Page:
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Acts afterwards already American appeared appointed arms army Bill body Boston British called cause CHAP Chatham chief close colonies command common Congress continued course desired directed doubt enemy England English expected expressed Fayette feeling fire follows force formed France Franklin French friends further give Government ground hand head honour hope House Independence Island John King land late least less letter LIII lines Lord North March means measure mind Ministers months nearly never object observed occasion officers once opposite Parliament party passed peace perhaps period persons Philadelphia present province raised rank received remained Resolutions respect says seemed sent ships showed side spirit supply taken thousand tion took town troops United vote Washington whole writes York
Stran 27 - I do not know the method of drawing up an indictment against a whole people.
Stran 68 - His violent prejudice against our West Indian and American settlers appeared whenever there was an opportunity. Towards the conclusion of his " Taxation no Tyranny," he says, " how is it that we hear the loudest yelps for liberty among the drivers of negroes?
Stran 70 - I should enjoy more real happiness in one month with you at home, than I have the most distant prospect of finding abroad, if my stay were to be seven times seven years. But as it has been a kind of destiny, that has thrown me upon this service, I shall hope that my undertaking it is designed to answer some good purpose.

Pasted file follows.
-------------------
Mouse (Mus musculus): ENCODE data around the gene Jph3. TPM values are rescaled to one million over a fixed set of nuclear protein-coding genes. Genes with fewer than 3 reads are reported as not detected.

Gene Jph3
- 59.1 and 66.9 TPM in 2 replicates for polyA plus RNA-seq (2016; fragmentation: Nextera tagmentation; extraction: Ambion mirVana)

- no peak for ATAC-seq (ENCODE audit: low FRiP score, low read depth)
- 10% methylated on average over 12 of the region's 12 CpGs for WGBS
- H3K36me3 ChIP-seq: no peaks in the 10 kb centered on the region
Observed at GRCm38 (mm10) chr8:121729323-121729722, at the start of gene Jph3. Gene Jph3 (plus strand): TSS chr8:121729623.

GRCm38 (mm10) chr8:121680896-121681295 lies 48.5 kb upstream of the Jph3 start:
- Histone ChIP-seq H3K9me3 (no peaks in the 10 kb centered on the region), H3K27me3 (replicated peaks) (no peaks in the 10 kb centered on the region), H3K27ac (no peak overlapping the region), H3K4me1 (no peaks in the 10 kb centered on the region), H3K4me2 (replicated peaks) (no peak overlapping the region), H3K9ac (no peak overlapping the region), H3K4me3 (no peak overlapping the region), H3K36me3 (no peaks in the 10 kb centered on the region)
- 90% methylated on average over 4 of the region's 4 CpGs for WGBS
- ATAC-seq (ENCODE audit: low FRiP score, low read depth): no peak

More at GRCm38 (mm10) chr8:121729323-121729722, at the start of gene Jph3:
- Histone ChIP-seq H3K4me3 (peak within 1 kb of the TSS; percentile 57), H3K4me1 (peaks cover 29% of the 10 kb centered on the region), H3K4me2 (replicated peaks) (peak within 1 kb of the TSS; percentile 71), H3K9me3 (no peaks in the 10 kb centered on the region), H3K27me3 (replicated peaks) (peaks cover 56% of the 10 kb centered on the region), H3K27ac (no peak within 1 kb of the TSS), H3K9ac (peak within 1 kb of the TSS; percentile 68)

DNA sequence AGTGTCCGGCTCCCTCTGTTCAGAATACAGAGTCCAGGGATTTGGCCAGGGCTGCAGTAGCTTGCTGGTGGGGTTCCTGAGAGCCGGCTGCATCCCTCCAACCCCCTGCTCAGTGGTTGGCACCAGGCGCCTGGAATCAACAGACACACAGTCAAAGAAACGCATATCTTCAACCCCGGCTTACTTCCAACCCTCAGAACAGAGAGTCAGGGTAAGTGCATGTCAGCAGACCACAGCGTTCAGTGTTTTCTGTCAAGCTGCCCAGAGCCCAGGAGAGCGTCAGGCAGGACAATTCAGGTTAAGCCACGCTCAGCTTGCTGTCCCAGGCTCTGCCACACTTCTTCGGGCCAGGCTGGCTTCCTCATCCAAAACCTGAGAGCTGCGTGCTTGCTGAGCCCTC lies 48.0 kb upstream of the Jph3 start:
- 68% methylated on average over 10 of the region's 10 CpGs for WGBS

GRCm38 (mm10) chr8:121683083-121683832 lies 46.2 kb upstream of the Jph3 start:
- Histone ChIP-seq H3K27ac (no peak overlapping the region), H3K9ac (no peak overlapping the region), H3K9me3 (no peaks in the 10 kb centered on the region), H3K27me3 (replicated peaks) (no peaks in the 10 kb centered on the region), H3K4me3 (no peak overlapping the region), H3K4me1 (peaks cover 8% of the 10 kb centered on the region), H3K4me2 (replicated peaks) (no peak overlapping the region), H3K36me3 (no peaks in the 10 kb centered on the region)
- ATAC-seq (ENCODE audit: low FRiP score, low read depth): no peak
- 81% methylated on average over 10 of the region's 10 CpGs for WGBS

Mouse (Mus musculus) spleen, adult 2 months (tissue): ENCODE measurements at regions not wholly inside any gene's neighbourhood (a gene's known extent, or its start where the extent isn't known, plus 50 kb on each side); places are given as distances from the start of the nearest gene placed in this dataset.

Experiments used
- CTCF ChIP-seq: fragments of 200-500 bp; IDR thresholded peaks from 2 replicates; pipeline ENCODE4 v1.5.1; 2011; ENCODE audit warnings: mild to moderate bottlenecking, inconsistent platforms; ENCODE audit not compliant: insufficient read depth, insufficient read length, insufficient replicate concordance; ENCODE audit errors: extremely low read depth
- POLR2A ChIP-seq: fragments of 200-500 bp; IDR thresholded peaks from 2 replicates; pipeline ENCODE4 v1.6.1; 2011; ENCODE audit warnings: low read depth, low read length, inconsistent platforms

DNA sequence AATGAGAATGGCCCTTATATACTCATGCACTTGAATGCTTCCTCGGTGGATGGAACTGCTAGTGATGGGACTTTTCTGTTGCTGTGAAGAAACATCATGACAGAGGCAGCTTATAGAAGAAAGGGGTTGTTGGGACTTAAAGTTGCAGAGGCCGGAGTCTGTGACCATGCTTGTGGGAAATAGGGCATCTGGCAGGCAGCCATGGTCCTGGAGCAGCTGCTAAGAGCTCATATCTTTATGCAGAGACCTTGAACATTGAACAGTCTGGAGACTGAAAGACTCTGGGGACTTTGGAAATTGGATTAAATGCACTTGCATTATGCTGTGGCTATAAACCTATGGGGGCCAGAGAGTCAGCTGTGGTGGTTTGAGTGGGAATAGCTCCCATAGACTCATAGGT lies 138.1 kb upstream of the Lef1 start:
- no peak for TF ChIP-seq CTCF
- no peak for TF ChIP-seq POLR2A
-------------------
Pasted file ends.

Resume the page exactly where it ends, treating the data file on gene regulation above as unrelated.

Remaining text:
Stran 454 - It was at Rome, on the 15th of October 1764, as I sat musing amidst the ruins of the Capitol, while the barefooted friars were singing vespers in the temple of Jupiter,* that the idea of writing the decline and fall of the city first started to my mind.
Stran 47 - England, the genius should point out to him a little speck, scarce visible in the mass of the national interest, a small seminal principle, rather than a formed body, and should tell him — " Young man, there is America — which at this day serves for little more than to amuse you with stories of savage men and uncouth manners ; yet shall, before you taste of death, shew itself equal to the whole of that commerce which now attracts the envy of the world.
Stran 29 - When your lordships look at the papers transmitted us from America, when you consider their decency, firmness, and wisdom, you cannot but respect their cause, and wish to make it your own.
Stran 216 - Pounds, to be applied to the relief of the widows, orphans, and aged parents of our beloved American fellow-subjects, who, faithful to the character of Englishmen, preferring death to slavery, were, for that reason only, inhumanly murdered by the King's troops, at or near Lexington and Concord, in the Province of Massachusetts, on the 19th of last April.
Stran 302 - That God and nature put into our hands !' I know not what ideas that lord may entertain of God and nature ; but I know that such abominable principles are equally abhorrent to religion and humanity. — What ! to attribute the sacred sanction of God and nature to the massacres of the Indian scalping-knife...
Stran 303 - I call upon the honour of your lordships, to reverence the dignity of your ancestors, and to maintain your own. I call upon the spirit and humanity of my country, to vindicate the national character.
Stran 47 - Whatever England has been growing to by a progressive increase of improvement, brought in by varieties of people, by succession of civilizing conquests and civilizing settlements in a series of seventeen hundred years, you shall see as much added to her by America in the course of a single life...